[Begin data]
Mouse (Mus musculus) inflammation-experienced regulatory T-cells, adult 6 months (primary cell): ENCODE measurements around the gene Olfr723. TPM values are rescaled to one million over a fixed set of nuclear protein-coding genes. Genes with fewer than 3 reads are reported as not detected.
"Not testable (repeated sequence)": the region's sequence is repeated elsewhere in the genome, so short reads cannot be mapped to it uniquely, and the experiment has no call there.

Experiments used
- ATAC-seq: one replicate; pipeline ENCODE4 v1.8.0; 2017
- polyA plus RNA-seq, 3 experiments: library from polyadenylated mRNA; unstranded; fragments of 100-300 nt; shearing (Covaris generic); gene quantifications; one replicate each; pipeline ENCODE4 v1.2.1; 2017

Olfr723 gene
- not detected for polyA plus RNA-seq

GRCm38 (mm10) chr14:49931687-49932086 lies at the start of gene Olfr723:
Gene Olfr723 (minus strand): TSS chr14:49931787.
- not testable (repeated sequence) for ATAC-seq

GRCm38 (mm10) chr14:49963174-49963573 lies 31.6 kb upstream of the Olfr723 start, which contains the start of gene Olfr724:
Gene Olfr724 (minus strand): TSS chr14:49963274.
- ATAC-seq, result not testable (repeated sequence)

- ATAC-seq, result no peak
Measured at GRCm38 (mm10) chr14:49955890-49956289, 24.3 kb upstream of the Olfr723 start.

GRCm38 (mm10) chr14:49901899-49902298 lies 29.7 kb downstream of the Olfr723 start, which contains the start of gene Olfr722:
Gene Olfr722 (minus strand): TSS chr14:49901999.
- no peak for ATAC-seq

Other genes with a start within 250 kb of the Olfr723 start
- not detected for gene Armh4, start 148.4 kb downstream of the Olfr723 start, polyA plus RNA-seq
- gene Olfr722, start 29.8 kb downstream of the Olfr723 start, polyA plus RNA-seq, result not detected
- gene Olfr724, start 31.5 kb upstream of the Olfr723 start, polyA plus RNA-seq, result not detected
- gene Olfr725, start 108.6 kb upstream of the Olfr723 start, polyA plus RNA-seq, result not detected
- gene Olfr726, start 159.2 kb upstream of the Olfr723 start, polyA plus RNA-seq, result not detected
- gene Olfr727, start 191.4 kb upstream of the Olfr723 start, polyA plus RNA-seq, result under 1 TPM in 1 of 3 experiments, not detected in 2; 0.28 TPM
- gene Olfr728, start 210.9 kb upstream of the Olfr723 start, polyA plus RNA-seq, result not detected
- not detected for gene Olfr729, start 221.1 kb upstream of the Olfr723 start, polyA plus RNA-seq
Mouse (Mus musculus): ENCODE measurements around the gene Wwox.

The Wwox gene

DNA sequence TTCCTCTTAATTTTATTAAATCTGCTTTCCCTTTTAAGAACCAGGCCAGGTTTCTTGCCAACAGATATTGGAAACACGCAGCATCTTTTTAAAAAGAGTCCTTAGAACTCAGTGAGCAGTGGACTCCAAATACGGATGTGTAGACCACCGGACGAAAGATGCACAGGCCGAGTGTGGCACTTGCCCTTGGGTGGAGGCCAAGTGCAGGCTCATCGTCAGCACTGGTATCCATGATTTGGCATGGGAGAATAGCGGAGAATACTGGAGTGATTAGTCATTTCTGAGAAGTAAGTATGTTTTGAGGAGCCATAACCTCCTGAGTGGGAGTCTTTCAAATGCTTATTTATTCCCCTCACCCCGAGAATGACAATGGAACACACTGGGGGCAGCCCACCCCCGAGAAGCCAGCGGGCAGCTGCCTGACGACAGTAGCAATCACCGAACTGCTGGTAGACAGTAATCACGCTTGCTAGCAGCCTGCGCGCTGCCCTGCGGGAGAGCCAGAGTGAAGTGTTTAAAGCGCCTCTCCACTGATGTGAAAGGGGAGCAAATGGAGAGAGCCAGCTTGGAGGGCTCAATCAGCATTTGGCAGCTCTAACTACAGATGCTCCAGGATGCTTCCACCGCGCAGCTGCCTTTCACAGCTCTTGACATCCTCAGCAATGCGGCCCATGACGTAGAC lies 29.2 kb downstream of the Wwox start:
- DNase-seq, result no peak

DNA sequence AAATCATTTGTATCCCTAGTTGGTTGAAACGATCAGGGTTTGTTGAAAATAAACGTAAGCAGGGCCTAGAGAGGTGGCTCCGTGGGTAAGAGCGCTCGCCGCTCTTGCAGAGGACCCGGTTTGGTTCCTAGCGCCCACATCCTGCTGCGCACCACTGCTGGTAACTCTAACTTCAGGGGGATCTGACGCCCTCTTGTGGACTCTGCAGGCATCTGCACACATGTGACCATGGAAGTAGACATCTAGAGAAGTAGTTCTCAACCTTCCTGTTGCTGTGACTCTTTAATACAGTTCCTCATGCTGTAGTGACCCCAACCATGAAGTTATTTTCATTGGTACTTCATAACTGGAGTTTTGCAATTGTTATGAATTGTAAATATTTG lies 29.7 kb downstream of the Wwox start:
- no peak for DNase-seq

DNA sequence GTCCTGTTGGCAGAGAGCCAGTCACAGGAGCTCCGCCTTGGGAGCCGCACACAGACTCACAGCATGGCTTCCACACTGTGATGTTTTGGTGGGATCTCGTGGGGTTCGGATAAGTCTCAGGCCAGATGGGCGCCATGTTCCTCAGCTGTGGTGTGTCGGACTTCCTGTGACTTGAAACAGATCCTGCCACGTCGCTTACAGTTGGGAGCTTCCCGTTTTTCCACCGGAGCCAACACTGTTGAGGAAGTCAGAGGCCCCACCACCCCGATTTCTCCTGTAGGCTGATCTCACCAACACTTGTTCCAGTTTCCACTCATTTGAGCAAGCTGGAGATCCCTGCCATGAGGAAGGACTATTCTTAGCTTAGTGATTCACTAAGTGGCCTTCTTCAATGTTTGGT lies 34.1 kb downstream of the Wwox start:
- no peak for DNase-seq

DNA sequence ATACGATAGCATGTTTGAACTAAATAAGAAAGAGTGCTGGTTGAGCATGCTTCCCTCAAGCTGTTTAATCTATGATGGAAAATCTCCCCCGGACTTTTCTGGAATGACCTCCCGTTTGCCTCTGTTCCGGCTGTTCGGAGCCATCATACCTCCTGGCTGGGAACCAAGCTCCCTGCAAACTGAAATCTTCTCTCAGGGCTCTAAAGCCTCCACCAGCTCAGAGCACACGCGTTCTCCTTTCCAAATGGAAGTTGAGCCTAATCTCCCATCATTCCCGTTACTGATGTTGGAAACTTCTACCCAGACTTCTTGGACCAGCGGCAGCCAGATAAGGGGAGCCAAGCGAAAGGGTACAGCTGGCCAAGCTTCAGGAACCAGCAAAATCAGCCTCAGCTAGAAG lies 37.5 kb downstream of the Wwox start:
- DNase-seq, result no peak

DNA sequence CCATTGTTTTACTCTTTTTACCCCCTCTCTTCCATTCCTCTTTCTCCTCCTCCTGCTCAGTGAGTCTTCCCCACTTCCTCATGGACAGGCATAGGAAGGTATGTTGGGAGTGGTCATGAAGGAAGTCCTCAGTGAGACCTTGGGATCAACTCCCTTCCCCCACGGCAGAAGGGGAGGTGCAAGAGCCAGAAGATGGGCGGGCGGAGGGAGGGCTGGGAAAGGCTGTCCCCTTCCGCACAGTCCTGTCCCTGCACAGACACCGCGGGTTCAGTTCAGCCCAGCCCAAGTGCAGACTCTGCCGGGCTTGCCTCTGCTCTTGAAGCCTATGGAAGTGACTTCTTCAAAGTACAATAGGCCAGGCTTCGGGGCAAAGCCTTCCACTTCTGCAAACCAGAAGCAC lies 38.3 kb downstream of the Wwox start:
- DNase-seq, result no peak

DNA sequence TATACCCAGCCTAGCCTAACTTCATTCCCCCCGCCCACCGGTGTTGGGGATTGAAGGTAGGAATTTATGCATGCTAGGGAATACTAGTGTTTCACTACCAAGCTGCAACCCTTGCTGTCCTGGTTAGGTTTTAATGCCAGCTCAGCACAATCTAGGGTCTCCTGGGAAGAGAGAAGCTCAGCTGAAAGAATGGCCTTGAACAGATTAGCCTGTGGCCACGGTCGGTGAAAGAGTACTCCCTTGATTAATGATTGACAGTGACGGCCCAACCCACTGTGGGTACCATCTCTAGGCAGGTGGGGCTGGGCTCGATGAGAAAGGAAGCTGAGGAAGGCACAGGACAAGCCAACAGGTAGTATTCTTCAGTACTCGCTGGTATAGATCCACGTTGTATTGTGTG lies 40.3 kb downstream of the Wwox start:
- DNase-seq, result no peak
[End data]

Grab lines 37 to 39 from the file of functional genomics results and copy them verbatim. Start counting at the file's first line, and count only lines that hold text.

- DNase-seq, result no peak

DNA sequence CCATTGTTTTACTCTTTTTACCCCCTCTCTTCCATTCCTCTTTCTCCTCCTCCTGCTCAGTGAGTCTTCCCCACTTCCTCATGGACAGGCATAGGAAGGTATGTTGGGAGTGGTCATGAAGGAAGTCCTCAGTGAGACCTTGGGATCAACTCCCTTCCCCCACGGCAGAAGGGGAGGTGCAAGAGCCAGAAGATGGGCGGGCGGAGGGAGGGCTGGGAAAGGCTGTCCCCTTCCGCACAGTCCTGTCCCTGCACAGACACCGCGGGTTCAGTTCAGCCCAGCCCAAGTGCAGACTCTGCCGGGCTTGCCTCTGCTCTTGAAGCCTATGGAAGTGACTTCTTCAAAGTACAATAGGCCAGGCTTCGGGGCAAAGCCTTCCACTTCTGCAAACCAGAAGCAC lies 38.3 kb downstream of the Wwox start:
- DNase-seq, result no peak